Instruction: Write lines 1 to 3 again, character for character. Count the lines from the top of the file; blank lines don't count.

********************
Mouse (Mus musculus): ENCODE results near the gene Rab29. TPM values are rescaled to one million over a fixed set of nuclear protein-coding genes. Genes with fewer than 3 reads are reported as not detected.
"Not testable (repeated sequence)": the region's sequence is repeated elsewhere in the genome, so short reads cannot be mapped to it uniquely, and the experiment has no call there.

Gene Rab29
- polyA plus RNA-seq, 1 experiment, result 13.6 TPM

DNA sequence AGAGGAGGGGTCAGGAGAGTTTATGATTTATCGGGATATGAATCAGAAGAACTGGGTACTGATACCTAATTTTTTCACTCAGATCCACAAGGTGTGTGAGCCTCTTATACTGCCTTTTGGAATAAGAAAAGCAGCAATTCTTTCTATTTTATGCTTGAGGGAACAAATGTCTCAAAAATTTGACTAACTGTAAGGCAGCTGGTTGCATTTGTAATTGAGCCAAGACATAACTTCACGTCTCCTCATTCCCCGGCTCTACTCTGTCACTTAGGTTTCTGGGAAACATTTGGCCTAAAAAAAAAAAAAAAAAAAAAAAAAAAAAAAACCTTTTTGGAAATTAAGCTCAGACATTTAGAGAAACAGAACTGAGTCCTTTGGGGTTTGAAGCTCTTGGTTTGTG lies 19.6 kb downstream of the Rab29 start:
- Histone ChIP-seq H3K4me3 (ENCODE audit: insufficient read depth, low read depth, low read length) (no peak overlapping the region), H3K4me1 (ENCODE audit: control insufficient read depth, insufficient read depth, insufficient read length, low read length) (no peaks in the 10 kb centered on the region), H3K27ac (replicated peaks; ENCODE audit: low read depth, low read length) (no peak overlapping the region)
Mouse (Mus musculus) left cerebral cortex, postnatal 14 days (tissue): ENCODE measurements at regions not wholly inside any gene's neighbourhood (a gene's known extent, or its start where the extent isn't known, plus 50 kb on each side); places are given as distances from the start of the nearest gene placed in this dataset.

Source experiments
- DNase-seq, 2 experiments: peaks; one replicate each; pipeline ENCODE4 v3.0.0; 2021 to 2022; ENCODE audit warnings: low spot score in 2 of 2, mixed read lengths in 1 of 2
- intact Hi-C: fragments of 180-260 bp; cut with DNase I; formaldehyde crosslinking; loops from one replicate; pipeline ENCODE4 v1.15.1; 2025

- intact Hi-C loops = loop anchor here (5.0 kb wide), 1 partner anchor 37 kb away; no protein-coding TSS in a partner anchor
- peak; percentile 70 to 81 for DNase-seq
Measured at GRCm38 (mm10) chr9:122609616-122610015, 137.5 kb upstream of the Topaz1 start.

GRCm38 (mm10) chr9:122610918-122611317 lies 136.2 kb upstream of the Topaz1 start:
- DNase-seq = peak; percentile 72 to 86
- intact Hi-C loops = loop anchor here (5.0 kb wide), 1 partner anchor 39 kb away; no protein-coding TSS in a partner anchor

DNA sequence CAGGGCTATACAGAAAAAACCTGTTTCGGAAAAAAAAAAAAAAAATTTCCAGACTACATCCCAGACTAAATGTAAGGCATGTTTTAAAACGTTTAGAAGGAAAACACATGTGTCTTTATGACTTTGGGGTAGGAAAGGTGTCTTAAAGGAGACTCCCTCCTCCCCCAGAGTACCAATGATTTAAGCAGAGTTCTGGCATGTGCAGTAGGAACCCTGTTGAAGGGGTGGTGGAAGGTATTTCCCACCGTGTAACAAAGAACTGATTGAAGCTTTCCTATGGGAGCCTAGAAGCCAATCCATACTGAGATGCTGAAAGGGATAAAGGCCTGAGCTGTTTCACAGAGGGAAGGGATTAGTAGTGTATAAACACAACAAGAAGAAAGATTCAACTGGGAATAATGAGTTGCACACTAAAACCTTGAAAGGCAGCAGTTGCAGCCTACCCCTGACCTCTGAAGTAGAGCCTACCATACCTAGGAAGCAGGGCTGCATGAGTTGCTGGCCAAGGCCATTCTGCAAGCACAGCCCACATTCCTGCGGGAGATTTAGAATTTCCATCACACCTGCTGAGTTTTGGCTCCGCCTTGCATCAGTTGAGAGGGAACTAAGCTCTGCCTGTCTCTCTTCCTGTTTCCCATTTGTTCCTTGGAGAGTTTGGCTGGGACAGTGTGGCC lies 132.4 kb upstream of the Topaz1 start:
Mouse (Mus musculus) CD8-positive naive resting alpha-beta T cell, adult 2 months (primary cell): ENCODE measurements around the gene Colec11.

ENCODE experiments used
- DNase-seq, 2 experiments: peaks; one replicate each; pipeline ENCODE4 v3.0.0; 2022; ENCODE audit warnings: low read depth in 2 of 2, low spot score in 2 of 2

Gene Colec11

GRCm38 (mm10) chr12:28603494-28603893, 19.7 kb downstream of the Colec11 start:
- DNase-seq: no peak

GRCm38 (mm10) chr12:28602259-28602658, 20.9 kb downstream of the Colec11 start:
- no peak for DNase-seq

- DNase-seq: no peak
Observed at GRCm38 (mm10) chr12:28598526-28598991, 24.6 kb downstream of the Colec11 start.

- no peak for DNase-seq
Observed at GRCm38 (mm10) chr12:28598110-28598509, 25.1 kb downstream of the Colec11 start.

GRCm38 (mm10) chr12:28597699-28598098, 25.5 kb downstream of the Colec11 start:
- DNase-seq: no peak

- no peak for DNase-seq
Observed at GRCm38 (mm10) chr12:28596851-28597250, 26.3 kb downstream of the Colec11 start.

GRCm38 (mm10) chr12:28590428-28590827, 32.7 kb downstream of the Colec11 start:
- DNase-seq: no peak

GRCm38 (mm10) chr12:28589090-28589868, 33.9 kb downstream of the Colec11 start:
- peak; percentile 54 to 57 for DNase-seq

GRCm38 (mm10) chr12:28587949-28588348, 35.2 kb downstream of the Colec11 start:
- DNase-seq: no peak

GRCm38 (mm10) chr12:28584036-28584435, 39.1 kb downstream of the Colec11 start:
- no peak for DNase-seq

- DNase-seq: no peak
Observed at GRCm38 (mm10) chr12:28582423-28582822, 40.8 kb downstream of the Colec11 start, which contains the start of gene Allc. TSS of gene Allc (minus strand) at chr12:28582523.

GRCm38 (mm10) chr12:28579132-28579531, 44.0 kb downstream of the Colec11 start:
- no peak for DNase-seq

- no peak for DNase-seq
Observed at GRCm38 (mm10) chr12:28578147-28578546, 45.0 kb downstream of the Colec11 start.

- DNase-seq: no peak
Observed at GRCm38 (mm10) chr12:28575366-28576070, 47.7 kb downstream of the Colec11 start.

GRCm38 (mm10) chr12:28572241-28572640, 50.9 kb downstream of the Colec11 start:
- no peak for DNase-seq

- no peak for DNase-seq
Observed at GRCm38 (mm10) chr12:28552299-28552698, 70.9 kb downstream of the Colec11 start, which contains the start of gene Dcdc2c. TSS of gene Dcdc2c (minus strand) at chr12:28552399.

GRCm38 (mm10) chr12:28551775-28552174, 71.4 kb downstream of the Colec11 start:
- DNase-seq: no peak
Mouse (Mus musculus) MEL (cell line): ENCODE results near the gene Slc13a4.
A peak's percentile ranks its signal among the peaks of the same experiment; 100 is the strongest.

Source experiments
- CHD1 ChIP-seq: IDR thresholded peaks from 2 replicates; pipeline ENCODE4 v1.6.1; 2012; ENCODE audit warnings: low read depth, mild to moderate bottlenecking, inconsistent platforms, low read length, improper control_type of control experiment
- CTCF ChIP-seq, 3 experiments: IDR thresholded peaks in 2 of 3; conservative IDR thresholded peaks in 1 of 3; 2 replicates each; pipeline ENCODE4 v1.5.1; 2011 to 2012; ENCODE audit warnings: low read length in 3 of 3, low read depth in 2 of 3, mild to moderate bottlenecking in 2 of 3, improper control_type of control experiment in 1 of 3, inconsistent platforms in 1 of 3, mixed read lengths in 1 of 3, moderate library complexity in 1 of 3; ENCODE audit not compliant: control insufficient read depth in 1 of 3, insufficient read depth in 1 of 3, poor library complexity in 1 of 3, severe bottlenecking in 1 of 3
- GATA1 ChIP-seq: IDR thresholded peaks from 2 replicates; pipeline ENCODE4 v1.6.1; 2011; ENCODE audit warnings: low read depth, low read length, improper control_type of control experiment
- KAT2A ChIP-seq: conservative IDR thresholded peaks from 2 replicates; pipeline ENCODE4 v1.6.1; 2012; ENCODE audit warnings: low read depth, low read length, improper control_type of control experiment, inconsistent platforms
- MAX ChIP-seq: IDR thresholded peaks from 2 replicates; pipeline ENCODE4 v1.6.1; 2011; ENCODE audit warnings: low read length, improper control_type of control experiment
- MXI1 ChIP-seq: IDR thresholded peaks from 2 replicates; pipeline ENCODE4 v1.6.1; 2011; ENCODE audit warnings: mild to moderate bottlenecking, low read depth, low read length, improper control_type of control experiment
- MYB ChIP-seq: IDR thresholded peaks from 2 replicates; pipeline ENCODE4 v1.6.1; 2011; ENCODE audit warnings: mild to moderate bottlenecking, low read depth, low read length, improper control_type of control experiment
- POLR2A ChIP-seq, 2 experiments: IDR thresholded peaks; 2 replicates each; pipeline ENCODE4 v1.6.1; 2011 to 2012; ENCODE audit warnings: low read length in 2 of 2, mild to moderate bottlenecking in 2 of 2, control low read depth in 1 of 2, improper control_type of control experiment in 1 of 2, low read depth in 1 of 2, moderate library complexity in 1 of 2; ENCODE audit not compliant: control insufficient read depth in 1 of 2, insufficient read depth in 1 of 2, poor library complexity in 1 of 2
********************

Mouse (Mus musculus): ENCODE results near the gene Rab29. TPM values are rescaled to one million over a fixed set of nuclear protein-coding genes. Genes with fewer than 3 reads are reported as not detected.
"Not testable (repeated sequence)": the region's sequence is repeated elsewhere in the genome, so short reads cannot be mapped to it uniquely, and the experiment has no call there.

Gene Rab29